05:34 So being able to pick up on those kind of behaviors as well.

    05:38 And then dependence. Is the patient become depended to where they can't take care of themselves? Or refuse to take care of themselves? And if they were a very independent person before you know what has caused them to just give up and have somebody else make decisions for them.

    05:55 And then hostility. Can we goes along with the anger? There is everything that make them hostile. Do they just do not want to be in the hospital? Or don't want that IV? Again looking at reasons and is an ineffective coping.

    06:10 And then manipulation.

    06:11 We have all had patients. I am sure even in nursing school when you are in clinical setting.

    06:16 Patient's that are manipulators.

    06:18 Again some people that is their personality.

    06:21 But for other people it is a way to try to get control of behavior.

    06:25 May be they have lost control of their reality.

    06:28 And behavioral and manipulation is the only way that they feel like that they can gain control.

    06:33 And then noncompliance. Again Why they are non-compliant? There are host of reasons.

    06:39 But as a nurse doing my assessment and asking the right questions using therapeutic communication to get to the root.

    06:46 Sometimes they will tell me why they are noncompliant.

    06:50 And may be has nothing to do with my initial assumptions.

    06:55 Disorientation is a big nursing diagnosis.

    06:59 We know that there is a reason why when we go in the patient's room we are always orienting the person, place and time.

    07:05 Making sure they know the time a day and the time on of the clock and what day of the week it is.

    07:10 Because being in a room, being ill is having your sleep patterns change will cause a disorientation.

    07:18 And that what is that disorientation do as far as risk of falls and inability to concentrate? Altered behavioral patterns: Again sometime people will say, "that person never acts like that".

    07:31 Why? Why is it that their behavioral patterns have been altered? Is it a way of coping? So don't forget about that is a nursing diagnosis as you are trying to set goals for that patient.

    07:42 Altered mood states: Again being upset 1 minute and noncompliant in another or despondent at an another time.

    07:51 All these coping mechanisms that I can help my patient at work through.

    07:56 Impaired ability to perform self-maintenance activities: Again as a nurse I want to promotes self care as much as possible.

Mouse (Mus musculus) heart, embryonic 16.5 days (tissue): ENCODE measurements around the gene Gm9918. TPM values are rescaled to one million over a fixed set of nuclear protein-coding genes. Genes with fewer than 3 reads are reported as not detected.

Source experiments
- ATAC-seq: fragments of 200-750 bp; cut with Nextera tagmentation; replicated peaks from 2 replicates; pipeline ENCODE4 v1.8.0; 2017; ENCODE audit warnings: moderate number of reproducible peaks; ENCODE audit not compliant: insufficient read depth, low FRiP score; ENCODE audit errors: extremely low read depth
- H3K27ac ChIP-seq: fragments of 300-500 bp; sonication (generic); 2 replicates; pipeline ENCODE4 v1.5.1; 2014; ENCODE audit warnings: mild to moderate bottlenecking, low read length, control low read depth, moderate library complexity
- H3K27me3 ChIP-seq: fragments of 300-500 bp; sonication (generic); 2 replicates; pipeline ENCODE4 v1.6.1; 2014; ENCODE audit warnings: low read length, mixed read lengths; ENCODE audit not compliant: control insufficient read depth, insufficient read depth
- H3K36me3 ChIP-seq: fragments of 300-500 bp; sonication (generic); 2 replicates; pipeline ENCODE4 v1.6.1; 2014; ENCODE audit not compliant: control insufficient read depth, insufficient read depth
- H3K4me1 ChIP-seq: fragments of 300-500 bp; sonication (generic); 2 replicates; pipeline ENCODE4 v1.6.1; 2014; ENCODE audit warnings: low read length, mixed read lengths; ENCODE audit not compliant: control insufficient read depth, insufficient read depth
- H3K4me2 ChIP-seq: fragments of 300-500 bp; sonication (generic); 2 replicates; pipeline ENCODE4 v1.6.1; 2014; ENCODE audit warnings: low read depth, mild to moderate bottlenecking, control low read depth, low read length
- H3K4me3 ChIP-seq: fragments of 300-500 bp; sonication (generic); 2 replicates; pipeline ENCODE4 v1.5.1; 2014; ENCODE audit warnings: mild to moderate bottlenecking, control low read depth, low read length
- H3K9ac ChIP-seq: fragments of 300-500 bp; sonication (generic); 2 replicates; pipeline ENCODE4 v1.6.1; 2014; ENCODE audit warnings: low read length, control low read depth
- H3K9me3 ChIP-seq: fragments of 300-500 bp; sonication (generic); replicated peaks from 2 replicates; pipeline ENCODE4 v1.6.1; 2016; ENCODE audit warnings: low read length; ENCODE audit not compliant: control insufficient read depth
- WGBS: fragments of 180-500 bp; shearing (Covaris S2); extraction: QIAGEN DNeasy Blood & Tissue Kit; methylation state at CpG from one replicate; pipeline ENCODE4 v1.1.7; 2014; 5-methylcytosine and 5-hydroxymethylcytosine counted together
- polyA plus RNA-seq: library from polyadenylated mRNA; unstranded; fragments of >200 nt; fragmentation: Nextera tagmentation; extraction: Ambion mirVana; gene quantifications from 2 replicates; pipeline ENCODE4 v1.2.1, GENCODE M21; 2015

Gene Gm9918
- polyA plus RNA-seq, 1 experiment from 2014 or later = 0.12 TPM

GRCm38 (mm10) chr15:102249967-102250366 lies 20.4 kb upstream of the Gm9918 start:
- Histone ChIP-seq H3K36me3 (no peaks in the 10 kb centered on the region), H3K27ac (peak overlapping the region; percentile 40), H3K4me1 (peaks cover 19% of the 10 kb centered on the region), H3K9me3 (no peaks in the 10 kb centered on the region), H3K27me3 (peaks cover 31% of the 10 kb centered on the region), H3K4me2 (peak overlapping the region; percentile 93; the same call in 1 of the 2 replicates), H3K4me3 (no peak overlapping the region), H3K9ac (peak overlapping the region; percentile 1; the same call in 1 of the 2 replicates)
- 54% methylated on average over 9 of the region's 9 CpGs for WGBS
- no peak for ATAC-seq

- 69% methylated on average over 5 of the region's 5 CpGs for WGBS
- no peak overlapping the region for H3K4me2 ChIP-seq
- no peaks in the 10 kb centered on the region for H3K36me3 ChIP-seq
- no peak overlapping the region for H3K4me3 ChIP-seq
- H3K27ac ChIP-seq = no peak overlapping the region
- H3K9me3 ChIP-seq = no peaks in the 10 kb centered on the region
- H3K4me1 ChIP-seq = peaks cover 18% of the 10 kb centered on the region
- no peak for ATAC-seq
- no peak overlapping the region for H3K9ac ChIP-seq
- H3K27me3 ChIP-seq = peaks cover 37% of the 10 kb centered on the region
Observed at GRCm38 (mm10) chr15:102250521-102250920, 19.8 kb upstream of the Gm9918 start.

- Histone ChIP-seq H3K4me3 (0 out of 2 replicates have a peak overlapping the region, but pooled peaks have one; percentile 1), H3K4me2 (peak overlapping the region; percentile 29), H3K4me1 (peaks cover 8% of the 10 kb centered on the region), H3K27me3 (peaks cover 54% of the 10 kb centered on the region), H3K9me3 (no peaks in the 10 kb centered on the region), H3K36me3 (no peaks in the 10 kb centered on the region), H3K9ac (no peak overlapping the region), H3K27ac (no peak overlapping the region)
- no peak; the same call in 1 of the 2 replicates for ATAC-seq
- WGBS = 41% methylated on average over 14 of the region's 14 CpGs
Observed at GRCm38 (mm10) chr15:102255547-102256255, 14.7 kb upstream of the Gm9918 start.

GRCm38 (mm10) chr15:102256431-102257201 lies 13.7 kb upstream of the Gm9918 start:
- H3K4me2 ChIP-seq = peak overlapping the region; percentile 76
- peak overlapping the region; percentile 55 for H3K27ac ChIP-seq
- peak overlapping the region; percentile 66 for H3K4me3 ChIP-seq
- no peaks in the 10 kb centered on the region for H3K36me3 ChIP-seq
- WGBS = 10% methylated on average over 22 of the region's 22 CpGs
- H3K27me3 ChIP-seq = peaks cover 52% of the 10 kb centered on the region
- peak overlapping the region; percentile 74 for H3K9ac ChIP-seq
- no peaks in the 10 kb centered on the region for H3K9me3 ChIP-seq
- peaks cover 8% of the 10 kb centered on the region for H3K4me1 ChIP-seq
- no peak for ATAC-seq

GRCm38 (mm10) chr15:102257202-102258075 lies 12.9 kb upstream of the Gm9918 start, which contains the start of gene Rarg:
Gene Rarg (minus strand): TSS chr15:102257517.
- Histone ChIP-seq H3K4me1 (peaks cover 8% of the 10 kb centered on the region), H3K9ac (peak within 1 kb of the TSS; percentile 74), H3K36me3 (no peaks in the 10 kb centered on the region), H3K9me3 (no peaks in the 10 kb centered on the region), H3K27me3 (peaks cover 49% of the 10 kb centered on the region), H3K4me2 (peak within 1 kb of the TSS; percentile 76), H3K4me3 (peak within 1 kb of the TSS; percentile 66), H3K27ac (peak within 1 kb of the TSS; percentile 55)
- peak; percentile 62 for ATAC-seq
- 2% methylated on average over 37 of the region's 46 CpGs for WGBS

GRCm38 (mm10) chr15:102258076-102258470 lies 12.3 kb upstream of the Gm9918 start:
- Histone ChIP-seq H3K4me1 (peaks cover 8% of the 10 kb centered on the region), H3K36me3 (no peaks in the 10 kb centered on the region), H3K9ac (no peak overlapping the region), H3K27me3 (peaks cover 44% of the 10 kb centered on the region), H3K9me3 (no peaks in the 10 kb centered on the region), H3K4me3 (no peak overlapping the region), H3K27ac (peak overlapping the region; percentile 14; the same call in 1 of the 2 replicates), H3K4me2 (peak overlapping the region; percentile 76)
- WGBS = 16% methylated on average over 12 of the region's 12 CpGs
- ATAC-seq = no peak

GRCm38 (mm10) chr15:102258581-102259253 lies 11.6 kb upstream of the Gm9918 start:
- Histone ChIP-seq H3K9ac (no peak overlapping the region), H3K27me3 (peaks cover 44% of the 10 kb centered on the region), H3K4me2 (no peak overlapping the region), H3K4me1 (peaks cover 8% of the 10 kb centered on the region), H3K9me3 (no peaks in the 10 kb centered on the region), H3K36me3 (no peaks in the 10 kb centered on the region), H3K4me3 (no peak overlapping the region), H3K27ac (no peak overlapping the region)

08:04 Sometimes when patients come in to the hospital because of their disease process. Or may be because of an injury.

    08:10 The way that they took care of themselves before has been altered.

    08:14 But as a nurse it is my goal to make sure that they can care of themselves as much as possible.

    08:19 So don't forget about this as a nursing diagnosis as work with the patient towards goals and how they can get back to as much self-independence as possible.

    08:30 And then altered sleep patterns. That goes along with being in the hospital period.

    08:34 But we know that the less amount of sleep that you get the more in pain you are. The more anxious you are which leads to more disorientation.

    08:43 So again don't forget about allowing for constant sleep uninterrupted sleep, So that our patients can stay oriented.

    08:53 And then altered perceptions of surroundings A lot of times it's just medication that we give our patients.

    08:58 And/or I am struck in this room and it seems like it is always dark nothing changes. Does that help to alter our perception of what's going on? So again making sure as nurses that we keep our patients oriented to what we are doing. Explain all procedures.

    09:15 Introduce yourself when you come into the room each time.

    09:19 So that they have a concept of what's going on.

    09:23 More nursing diagnosis. Noncompliance: Sometimes this diagnosis kind be just thrown at the people and we really don't understand why they are noncompliant.

    09:32 But it's definitely a nursing diagnosis.

    09:34 That has goals attach to it to help the patient become more complaint.

    09:38 Denial: Again if they are denying their illness, if it's a normal part of a denial and they are moving through it to the next normal. But if they are struck in that denial it can lead to noncompliance.

    09:52 Decisional conflict: If you have the patient that just can't make a decision even if it's just about "what to have for breakfast in the morning?".

    10:00 Is it a way that they are showing that they are not coping and what can i do as a nurse to help move them to do that? Risk for self-directed violence: Again now we have got our safety and our risk for injury.

    10:13 Is this patient causing violence to themselves or to others? I need to watch those patients that are gonna be prone for that.

    10:21 Defensive coping: Again if I don't know how to cope then sometimes the way that I do in that reacting the things aren't normal and healthy.

    10:31 And again like I mentioned that earlier I may not know how people coped before they came into the hospital.

    10:37 But I can help with educating them on new coping mechanisms. That they can then use later on in life.

    10:45 Altered thought processes: Those with noncompliance and those with not taking care of yourselves as things start adding up.

    10:55 Have you been in the hospital for 3-4 days and now you have kinda loss touch of what day of the week it is? What's going on outside? Those kind of things happen and they happen suddenly.